Two New Supreme Court Decisions Likely to Create Additional Employment Litigation

The first significant Supreme Court pronouncements on employment law are here and both seem tailored to create further litigation.  The first, decided late last week, is NASA v. Nelson, unanimously reversing a 9th Circuit decision that government employment background check questionnaires violated the constitutional right to “information privacy.”  The Court held as follows: 

In two cases decided over 30 years ago, this Court referred broadly to a constitutional privacy “interest in avoiding disclosure of personal matters.” Whalen v. Roe, 429 U.S. 589, 599-600, Nixon v. Administrator of General Services, 433 U.S. 425, 457. In Whalen, the Court upheld a New York law permitting the collection of names and addresses of persons prescribed dangerous drugs, finding that the statute's “security provisions,” which protected against “public disclosure” of patient information, 462 U.S. at 600-601, were sufficient to protect a privacy interest “arguably ... root[ed] in the Constitution,” id. at 605. In Nixon, the Court upheld a law requiring the former President to turn over his presidential papers and tape recordings for archival review and screening, concluding that the federal Act at issue, like the statute in Whalen, had protections against “undue dissemination of private materials.” 433 U.S. at 458. Since Nixon, the Court has said little else on the subject of a constitutional right to informational privacy.

Assuming, without deciding, that the Government's challenged inquiries implicate a privacy interest of constitutional significance, that interest, whatever its scope, does not prevent the Government from asking reasonable questions of the sort included on SF-85 and Form 42 in an employment background investigation that is subject to the Privacy Act's safeguards against public disclosure.

Not surprisingly, the concurring opinion by Justice Scalia took issue with the “assumption” that a constitutional right to informational privacy exists.  He and Justice Thomas would have simply held that it does not.  Moreover, he suggested that the majority opinion “will dramatically increase the number of lawsuits claiming violations of the right to informational privacy” and amounts to “a generous gift to the plaintiffs’ bar.”  The take away from this is that the government may request broad background information from employees and applicants, as long as the inquiry is related to its interest in employing a competent, reliable workforce.  Whether and to what extent Justice Scalia’s concerns come to pass remains to be seen but he makes a valid point.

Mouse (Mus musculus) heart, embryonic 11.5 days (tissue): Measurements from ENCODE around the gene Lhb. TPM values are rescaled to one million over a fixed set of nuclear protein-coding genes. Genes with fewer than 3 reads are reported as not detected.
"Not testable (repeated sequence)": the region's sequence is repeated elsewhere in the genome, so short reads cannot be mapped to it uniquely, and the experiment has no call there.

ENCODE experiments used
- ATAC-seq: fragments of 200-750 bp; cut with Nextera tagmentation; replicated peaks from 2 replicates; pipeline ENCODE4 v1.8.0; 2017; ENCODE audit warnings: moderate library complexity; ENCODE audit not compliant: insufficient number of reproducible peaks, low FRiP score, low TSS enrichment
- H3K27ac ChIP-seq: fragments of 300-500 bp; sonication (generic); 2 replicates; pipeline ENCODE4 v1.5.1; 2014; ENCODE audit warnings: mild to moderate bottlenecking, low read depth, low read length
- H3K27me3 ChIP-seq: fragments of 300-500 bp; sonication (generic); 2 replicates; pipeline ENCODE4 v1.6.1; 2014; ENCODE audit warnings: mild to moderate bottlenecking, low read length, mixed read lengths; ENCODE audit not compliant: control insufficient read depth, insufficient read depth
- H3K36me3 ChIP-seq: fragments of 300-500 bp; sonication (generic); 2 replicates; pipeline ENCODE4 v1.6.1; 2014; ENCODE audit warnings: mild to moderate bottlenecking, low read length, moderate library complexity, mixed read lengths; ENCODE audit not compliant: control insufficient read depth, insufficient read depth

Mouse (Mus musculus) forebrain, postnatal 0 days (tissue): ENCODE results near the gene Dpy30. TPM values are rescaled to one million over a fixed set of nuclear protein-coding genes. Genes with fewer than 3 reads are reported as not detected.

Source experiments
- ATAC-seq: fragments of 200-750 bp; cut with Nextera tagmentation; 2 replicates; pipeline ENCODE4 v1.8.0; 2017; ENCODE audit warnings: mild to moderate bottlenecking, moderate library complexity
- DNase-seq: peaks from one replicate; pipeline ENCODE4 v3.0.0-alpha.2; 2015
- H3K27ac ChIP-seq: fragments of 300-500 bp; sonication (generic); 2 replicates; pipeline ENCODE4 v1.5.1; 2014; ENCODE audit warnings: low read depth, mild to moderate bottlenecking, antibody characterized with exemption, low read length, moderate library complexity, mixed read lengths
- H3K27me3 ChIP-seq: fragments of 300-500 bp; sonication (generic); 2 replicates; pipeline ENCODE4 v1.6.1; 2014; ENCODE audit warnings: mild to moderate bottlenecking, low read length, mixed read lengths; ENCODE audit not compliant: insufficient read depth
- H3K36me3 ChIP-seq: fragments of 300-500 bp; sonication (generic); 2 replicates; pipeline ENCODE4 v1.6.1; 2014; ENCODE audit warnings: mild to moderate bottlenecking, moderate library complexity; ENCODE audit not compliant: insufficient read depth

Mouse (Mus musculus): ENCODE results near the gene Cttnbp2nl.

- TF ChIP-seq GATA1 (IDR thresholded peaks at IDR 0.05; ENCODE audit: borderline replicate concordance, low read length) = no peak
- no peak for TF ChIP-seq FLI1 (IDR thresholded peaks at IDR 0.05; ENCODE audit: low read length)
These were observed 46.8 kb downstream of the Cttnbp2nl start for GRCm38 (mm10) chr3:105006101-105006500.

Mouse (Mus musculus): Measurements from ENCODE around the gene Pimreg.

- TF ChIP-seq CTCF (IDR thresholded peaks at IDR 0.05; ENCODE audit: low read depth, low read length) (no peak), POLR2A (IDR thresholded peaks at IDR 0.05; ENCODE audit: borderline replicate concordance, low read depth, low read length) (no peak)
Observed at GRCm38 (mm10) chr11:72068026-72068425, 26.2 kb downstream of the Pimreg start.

This week, the Supreme Court decided Thompson v. North American Stainless, LP, which considered the viability of a retaliation by association claim.  The Court held that it is an unlawful employment practice under Title VII to terminate an employee’s “close family member” in retaliation for her filing an EEOC charge.  It further held that a terminated “close family member,” in this case a fiancé, would have standing to sue on his own behalf for his termination.  This decision is hardly surprising in light of the last Supreme Court holding on retaliation, Burlington Northern & Sante Fe Railway Co. v. White.  In Burlington, the court articulated the standard for retaliation under Title VII as any employer action that “might have dissuaded a reasonable worker from making or supporting a charge of discrimination.”  Applying this standard, the Court concluded that it was “obvious that a reasonable worker might be dissuaded from engaging in protected activity if she knew that her fiancé might be fired.”  The Court explained that “firing a close family member will almost always meet the Burlington Standard, and inflicting a milder reprisal on a mere acquaintance will almost never do so.”  Of course, that leaves a lot of uncharted territory to consider, e.g. is firing a “mere acquaintance” sufficient; would a “milder reprisal” to a “close family member” be sufficient.  For now, these questions are unanswered.  Like the NASA decision, leaving the door open to just about any claim rather than crafting a clear test seems designed to encourage further litigation.



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